AI News, Real Time Updates in Hadoop with Kudu, Big Data Journey Part 3
Real Time Updates in Hadoop with Kudu, Big Data Journey Part 3
In part 2 we created an ingestion pipeline using Kafka to read data from twitter and obtain a word count of the most popular phrases for a specific hashtag.
For part 3 we’re going to look at ways of storing this data to be reported on: using Kudu for real time reporting and impala for our historical data.
Once complete simply run the following commands: Next we need to uninstall impala - this is because we need to download the impala-kudu client instead in order to interact with data stored in Kudu.
start and replace service name with kudu-master, kudu-tserver, impala-state-store, impala-catalog, impala-server Note when starting impala we use the same service names as before(without kudu in them) however it will start the version of impala that is configured to work with kudu.
Our schema will look as follows: As you can see, the syntax is as expected however we just need to define a few TBLPROPERTIES outlining that we want to store our data using the KuduStorageHandler, our kudu table name is twitter_ngram, our kudu master is running on localhost:7051(default), our key column is our ngram column and importantly for us (seeing as we haven’t configured tablet replication) is that our number of replicas currently 1.
First we will need to find the ip address of our docker container (within your host machine terminal run ifconfig), and the port will be 8051 by default.
The constantly updating data store is going to be really useful to give us the most current picture, especially when we start to build a real-time dashboard.
Storing the historical data can be really useful as we can run large batch processing applications to scan and spot trends over time or even use machine learning to predict what will happen in the future.
We’ve come a long way - we now have a fully industrialised data stream being ingested into a hadoop cluster, that in real time calculates the most popular phrases being used for a specific twitter hashtag every minute.
Using Impala to Query Kudu Tables
The primary key for a Kudu table is a column, or set of columns, that uniquely identifies every row.
You can specify the PRIMARY KEY attribute either inline in a single column definition, or as a separate clause at the end of the column list: When the primary key is a single column, these two forms are equivalent.
column list: The SHOW CREATE TABLE statement always represents the PRIMARY KEY specification as a separate item in the column list: The notion of primary key only applies to Kudu tables.
If an existing row has an incorrect or outdated key column value, delete the old row and insert an entirely new row with the correct primary key.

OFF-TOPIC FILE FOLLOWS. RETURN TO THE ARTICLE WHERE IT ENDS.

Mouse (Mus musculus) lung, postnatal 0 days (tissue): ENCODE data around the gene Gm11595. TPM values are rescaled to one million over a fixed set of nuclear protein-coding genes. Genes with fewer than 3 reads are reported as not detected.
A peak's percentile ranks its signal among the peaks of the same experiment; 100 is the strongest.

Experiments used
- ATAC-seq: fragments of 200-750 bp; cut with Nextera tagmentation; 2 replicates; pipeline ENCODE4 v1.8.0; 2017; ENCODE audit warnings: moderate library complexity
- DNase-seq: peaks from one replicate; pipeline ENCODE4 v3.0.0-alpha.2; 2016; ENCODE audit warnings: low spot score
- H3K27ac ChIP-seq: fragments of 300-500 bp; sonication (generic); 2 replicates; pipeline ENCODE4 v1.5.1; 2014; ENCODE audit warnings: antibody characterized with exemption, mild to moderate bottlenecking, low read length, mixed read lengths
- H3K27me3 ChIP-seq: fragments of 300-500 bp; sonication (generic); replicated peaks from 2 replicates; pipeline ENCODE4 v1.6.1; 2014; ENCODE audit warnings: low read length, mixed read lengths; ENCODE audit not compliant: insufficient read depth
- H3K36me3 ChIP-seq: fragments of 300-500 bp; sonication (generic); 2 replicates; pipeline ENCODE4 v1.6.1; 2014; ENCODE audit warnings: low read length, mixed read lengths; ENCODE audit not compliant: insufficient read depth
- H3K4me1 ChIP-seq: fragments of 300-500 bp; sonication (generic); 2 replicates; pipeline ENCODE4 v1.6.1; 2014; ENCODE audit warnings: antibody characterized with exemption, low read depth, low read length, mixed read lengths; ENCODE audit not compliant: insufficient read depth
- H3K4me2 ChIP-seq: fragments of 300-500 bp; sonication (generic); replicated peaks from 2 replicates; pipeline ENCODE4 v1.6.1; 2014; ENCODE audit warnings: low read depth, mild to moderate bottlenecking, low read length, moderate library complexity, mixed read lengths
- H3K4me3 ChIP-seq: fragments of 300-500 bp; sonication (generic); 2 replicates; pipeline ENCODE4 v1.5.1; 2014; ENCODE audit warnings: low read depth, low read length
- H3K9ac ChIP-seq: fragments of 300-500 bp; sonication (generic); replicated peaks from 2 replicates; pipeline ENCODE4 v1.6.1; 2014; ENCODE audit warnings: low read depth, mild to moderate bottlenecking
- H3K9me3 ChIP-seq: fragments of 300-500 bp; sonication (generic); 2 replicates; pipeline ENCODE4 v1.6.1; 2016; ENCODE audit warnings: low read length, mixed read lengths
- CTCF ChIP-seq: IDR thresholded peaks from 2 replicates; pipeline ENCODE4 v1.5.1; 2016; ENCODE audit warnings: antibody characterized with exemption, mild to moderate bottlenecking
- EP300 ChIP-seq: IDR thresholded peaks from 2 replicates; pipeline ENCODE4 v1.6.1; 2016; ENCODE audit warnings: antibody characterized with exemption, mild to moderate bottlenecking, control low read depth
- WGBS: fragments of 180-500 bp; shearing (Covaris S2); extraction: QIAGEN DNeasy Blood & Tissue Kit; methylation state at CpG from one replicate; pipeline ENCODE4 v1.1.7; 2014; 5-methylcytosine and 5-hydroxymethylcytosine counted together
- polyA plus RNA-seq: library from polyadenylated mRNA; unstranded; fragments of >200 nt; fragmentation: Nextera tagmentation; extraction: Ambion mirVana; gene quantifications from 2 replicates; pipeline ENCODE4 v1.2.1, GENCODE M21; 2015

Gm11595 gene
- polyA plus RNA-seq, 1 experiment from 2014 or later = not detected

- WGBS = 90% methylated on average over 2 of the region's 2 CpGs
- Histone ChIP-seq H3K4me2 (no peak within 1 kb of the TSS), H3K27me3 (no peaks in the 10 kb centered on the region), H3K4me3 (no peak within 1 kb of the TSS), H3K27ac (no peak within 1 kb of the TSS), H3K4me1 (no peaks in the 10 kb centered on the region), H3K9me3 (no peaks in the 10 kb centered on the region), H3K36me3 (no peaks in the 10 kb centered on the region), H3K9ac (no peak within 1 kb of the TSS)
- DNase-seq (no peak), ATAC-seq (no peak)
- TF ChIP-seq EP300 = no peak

Guide to Using Apache Kudu and Performance Comparison with HDFS.
The idea behind this article was to document my experience in exploring Apache Kudu, understanding its limitations if any and also running some experiments to compare the performance of Apache Kudu storage against HDFS storage.
In below example script if table movies already exists then Kudu backed table can be created as follows: Limitations when creating a kudu table: Unsupported data-types: When creating a table from an existing hive table if table has VARCHAR(), DECIMAL(), DATE and complex data types(MAP, ARRAY, STRUCT, UNION) then these are not supported in kudu.
When creating kudu table from another existing table where primary key columns are not first — reorder the columns in the select statement in the create table statement.
As the library for SparkKudu is written in Scala, we would have to apply appropriate conversions such as converting JavaSparkContext to a Scala compatible If we have a data frame which we wish to store to kudu we can do so as follows: Limitations when using kudu via spark: Unsupported Datatypes: Some complex datatypes are unsupported by kudu and creating tables using them would through exceptions when loading via Spark.
Here we can see that the queries take much longer time to run on HDFS Comma separated storage as compared to Kudu, with Kudu (16 bucket storage) having runtimes on an average 5 times faster and Kudu (32 bucket storage) performing 7 times better on a avg.
The test was setup similar to the random access above with 1000 operations run in loop and runtimes measured which can be seen in Table 2 below: Just laying down my thoughts about Apache Kudu based on my exploration and experiments.
From the tests I can see that although it does take longer to initially load data into Kudu as compared to HDFS it does give a near equal performance when it comes to running analytical queries and better performance for random access to data.
Overall I can conclude that if the requirement is for a storage which performs as well as HDFS for analytical queries with the additional flexibility of faster random access and RDBMS features such as Updates/Deletes/Inserts, then Kudu could be considered as a potential shortlist.
- On Tuesday, February 18, 2020
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